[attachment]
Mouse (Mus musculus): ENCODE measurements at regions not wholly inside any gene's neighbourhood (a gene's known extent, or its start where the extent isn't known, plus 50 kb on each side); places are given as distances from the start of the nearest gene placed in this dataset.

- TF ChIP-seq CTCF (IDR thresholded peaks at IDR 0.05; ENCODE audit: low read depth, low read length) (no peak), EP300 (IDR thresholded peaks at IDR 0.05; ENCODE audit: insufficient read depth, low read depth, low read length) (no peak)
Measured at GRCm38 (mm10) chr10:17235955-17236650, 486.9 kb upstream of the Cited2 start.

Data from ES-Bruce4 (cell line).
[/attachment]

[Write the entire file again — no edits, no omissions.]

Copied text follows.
Mouse (Mus musculus): ENCODE measurements at regions not wholly inside any gene's neighbourhood (a gene's known extent, or its start where the extent isn't known, plus 50 kb on each side); places are given as distances from the start of the nearest gene placed in this dataset.

- TF ChIP-seq CTCF (IDR thresholded peaks at IDR 0.05; ENCODE audit: low read depth, low read length) (no peak), EP300 (IDR thresholded peaks at IDR 0.05; ENCODE audit: insufficient read depth, low read depth, low read length) (no peak)
Measured at GRCm38 (mm10) chr10:17235955-17236650, 486.9 kb upstream of the Cited2 start.

Data from ES-Bruce4 (cell line).